Commentary

Atheism on the Rise? Growth of Disbelief Signals Danger for America

Alex McFarland
By Alex McFarland | April 17, 2015 | 1:37 PM EDT

An attendee grabs a brochure at the Sunday Assembly, a godless congregation founded by British comedians Sanderson Jones and Pippa Evans, on Sunday, Nov. 10, 2013, in Los Angeles. A new mega-church movement is generating buzz from London to Los Angeles, but this time it's a belief in non-belief that's drawing crowds on Sunday mornings. Sunday Assembly began in London in January and soared in popularity among atheists looking for a place to air their views with other like-minded people, and now the concept has taken hold across the pond. (AP Photo/Jae C. Hong)

A new study by the Barna Group has found that atheism and agnosticism are being embraced by a growing percentage of young people. According to the study, “2015 State of Atheism in America” 20 years ago, 18 percent of skeptics were under the age of 30; today, the percentage is nearly double that, at 34 percent.

The numbers are disturbing but not surprising.

In the past several decades, we’ve seen the rise of militant secularism in America. This belief system says that if you are a Christian who believes in the authority of Scripture and in absolute morals, you are intolerant, and your beliefs are not acceptable in society. We’ve seen this secularism take hold in our schools, our entertainment, our culture, our politics and even our churches. And one of the results has been a steep increase in the number of young people who reject God.

Indeed, a separate Barna study found younger generations are increasingly less likely to believe that Jesus was God. Among millennials, only 48 percent believe in the divinity of Jesus, while 35 percent believe he was simply a religious or spiritual leader and 17 percent are unsure.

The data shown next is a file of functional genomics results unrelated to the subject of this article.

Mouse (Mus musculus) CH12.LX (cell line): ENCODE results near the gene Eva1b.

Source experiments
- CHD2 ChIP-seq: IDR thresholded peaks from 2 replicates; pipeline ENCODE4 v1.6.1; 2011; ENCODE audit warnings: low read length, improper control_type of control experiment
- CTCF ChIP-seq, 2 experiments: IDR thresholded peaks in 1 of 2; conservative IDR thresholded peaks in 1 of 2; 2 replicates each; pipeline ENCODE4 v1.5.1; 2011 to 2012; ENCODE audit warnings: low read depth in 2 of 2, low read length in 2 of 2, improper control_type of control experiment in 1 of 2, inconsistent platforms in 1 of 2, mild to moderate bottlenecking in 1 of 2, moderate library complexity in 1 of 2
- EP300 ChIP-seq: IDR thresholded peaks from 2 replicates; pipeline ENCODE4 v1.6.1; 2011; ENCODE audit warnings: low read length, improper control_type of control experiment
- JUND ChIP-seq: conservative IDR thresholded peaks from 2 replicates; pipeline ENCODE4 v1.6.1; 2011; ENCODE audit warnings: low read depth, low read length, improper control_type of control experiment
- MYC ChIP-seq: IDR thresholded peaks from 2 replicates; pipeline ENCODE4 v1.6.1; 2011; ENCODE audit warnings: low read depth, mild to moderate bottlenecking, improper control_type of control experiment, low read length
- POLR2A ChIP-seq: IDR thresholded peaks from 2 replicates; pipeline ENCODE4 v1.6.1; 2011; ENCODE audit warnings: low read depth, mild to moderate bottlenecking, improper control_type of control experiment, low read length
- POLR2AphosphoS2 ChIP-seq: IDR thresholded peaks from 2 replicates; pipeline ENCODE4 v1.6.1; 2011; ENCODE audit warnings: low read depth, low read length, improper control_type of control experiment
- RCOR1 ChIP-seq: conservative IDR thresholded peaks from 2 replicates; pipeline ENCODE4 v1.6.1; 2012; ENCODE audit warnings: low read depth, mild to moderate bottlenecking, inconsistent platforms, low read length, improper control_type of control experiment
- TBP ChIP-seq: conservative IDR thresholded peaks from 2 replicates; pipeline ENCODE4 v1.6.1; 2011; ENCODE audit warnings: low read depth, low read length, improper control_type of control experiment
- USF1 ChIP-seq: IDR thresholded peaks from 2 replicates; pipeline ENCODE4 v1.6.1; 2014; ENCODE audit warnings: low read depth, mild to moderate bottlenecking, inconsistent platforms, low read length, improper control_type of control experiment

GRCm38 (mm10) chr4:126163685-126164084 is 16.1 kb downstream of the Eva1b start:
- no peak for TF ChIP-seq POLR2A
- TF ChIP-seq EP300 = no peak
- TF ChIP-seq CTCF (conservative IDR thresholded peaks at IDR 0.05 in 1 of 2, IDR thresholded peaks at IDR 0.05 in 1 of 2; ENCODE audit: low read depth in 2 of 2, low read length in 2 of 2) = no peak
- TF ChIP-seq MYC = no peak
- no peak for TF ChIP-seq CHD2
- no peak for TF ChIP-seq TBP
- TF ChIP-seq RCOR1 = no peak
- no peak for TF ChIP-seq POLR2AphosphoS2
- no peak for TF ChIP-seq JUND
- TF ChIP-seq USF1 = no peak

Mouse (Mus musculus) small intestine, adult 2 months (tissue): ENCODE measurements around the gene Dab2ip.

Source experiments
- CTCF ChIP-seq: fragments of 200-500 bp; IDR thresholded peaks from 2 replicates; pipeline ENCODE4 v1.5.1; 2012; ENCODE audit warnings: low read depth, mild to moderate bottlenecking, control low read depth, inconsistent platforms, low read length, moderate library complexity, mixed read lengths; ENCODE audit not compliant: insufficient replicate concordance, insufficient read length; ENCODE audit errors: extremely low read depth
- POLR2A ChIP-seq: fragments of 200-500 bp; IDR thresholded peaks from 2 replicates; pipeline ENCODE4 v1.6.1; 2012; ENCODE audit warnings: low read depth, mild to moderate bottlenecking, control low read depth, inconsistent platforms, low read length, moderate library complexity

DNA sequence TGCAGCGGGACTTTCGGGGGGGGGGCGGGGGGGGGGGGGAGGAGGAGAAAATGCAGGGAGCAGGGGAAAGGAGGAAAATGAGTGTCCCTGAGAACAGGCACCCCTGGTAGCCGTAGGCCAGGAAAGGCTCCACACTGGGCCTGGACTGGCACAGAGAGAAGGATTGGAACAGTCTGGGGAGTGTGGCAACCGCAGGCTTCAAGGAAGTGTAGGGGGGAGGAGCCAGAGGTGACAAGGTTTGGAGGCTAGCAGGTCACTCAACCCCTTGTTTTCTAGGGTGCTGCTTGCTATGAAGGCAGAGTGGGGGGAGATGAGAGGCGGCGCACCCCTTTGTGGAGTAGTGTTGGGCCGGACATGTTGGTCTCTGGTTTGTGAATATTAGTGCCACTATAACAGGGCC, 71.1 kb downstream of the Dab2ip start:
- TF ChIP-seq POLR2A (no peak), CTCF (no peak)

Tragically, many churches have neglected their call to uphold biblical truth in the face of secularist aggression, instead diluting their messages in response to cultural pressures.

It’s no wonder that the Barna study shows that more than two-thirds of skeptics have actually attended church, and many for a significant period of time. When there are self-proclaimed ministers of the Gospel who, by their own admission, do not believe in God, and others who pursue the praise of society more than obedience to God, how can the church equip individuals to stand strong in their faith?

Although some claim religion is a "private" matter, the rise among young people of skepticism—which the Barna Group defines as including both atheism and agnosticism—will have consequences for America as a nation.

From a societal standpoint, any time we reject a belief in God and, thereby, a belief in absolute morals based on the Word of God, we see the disintegration of a healthy society. From the breakdown of the family and the killing of the unborn to the rejection of the rule of law and of moral boundaries, the consequences are far reaching.

But there is hope. America still has a choice between going down the path of moral chaos or returning to the Judeo-Christian principles that made our nation great. But the change won’t come from political leaders or from the culture; it must begin with the church.

Alex McFarland is a Christian apologist and evangelist and host of the annual Truth for a New Generation apologetics conference. He has written 17 books, and also serves as Director of the Center for Christian Worldview and Apologetics at North Greenville University, located in South Carolina. www.alexmcfarland.com www.truthforanewgeneration.com